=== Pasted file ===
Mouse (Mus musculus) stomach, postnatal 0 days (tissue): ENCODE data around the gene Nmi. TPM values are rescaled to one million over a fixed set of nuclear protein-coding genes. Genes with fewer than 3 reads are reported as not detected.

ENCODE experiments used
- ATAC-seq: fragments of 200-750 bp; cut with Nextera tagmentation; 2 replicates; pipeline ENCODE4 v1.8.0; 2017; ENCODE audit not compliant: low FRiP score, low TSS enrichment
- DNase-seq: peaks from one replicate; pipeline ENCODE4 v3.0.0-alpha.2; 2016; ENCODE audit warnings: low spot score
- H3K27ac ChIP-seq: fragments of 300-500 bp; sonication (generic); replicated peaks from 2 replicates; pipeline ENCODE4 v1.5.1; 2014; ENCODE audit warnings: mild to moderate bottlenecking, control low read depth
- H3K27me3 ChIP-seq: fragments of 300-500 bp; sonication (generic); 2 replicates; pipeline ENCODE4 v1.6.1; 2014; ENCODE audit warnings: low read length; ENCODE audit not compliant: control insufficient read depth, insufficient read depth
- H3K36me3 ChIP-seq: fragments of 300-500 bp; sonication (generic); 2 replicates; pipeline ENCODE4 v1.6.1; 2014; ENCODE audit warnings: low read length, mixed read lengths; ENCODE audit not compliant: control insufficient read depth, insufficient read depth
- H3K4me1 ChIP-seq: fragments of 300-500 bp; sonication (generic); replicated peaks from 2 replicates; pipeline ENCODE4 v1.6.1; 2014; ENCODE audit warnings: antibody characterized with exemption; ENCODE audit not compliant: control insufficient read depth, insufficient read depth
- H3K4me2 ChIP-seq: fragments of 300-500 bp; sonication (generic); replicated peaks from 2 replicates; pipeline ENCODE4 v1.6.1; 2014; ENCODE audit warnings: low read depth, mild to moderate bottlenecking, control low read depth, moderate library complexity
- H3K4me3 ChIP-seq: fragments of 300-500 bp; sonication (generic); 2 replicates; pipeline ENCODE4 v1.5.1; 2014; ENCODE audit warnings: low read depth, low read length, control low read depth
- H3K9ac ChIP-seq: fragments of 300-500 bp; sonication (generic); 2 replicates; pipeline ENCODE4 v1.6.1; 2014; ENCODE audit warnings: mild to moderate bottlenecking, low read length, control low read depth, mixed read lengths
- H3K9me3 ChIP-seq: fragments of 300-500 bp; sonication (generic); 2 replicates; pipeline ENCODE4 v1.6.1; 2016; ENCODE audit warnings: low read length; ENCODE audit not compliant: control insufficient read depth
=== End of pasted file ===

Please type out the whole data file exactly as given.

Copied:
Mouse (Mus musculus) stomach, postnatal 0 days (tissue): ENCODE data around the gene Nmi. TPM values are rescaled to one million over a fixed set of nuclear protein-coding genes. Genes with fewer than 3 reads are reported as not detected.

ENCODE experiments used
- ATAC-seq: fragments of 200-750 bp; cut with Nextera tagmentation; 2 replicates; pipeline ENCODE4 v1.8.0; 2017; ENCODE audit not compliant: low FRiP score, low TSS enrichment
- DNase-seq: peaks from one replicate; pipeline ENCODE4 v3.0.0-alpha.2; 2016; ENCODE audit warnings: low spot score
- H3K27ac ChIP-seq: fragments of 300-500 bp; sonication (generic); replicated peaks from 2 replicates; pipeline ENCODE4 v1.5.1; 2014; ENCODE audit warnings: mild to moderate bottlenecking, control low read depth
- H3K27me3 ChIP-seq: fragments of 300-500 bp; sonication (generic); 2 replicates; pipeline ENCODE4 v1.6.1; 2014; ENCODE audit warnings: low read length; ENCODE audit not compliant: control insufficient read depth, insufficient read depth
- H3K36me3 ChIP-seq: fragments of 300-500 bp; sonication (generic); 2 replicates; pipeline ENCODE4 v1.6.1; 2014; ENCODE audit warnings: low read length, mixed read lengths; ENCODE audit not compliant: control insufficient read depth, insufficient read depth
- H3K4me1 ChIP-seq: fragments of 300-500 bp; sonication (generic); replicated peaks from 2 replicates; pipeline ENCODE4 v1.6.1; 2014; ENCODE audit warnings: antibody characterized with exemption; ENCODE audit not compliant: control insufficient read depth, insufficient read depth
- H3K4me2 ChIP-seq: fragments of 300-500 bp; sonication (generic); replicated peaks from 2 replicates; pipeline ENCODE4 v1.6.1; 2014; ENCODE audit warnings: low read depth, mild to moderate bottlenecking, control low read depth, moderate library complexity
- H3K4me3 ChIP-seq: fragments of 300-500 bp; sonication (generic); 2 replicates; pipeline ENCODE4 v1.5.1; 2014; ENCODE audit warnings: low read depth, low read length, control low read depth
- H3K9ac ChIP-seq: fragments of 300-500 bp; sonication (generic); 2 replicates; pipeline ENCODE4 v1.6.1; 2014; ENCODE audit warnings: mild to moderate bottlenecking, low read length, control low read depth, mixed read lengths
- H3K9me3 ChIP-seq: fragments of 300-500 bp; sonication (generic); 2 replicates; pipeline ENCODE4 v1.6.1; 2016; ENCODE audit warnings: low read length; ENCODE audit not compliant: control insufficient read depth